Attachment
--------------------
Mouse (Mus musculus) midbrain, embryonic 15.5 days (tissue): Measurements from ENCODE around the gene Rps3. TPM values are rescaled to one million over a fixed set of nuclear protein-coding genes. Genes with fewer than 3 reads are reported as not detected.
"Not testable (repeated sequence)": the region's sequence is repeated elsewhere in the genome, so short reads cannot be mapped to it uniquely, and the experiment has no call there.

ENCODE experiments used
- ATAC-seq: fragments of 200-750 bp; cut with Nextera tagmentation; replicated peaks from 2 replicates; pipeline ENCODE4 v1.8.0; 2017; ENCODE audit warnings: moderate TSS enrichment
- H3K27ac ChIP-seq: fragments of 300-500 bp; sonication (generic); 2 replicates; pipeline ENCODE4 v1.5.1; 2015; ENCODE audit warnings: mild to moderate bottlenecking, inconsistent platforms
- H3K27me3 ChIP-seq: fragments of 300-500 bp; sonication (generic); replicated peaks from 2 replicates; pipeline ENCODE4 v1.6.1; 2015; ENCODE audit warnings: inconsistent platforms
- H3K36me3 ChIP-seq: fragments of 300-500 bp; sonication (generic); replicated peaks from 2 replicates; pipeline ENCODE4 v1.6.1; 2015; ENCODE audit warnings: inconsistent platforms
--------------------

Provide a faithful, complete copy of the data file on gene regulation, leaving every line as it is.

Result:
Mouse (Mus musculus) midbrain, embryonic 15.5 days (tissue): Measurements from ENCODE around the gene Rps3. TPM values are rescaled to one million over a fixed set of nuclear protein-coding genes. Genes with fewer than 3 reads are reported as not detected.
"Not testable (repeated sequence)": the region's sequence is repeated elsewhere in the genome, so short reads cannot be mapped to it uniquely, and the experiment has no call there.

ENCODE experiments used
- ATAC-seq: fragments of 200-750 bp; cut with Nextera tagmentation; replicated peaks from 2 replicates; pipeline ENCODE4 v1.8.0; 2017; ENCODE audit warnings: moderate TSS enrichment
- H3K27ac ChIP-seq: fragments of 300-500 bp; sonication (generic); 2 replicates; pipeline ENCODE4 v1.5.1; 2015; ENCODE audit warnings: mild to moderate bottlenecking, inconsistent platforms
- H3K27me3 ChIP-seq: fragments of 300-500 bp; sonication (generic); replicated peaks from 2 replicates; pipeline ENCODE4 v1.6.1; 2015; ENCODE audit warnings: inconsistent platforms
- H3K36me3 ChIP-seq: fragments of 300-500 bp; sonication (generic); replicated peaks from 2 replicates; pipeline ENCODE4 v1.6.1; 2015; ENCODE audit warnings: inconsistent platforms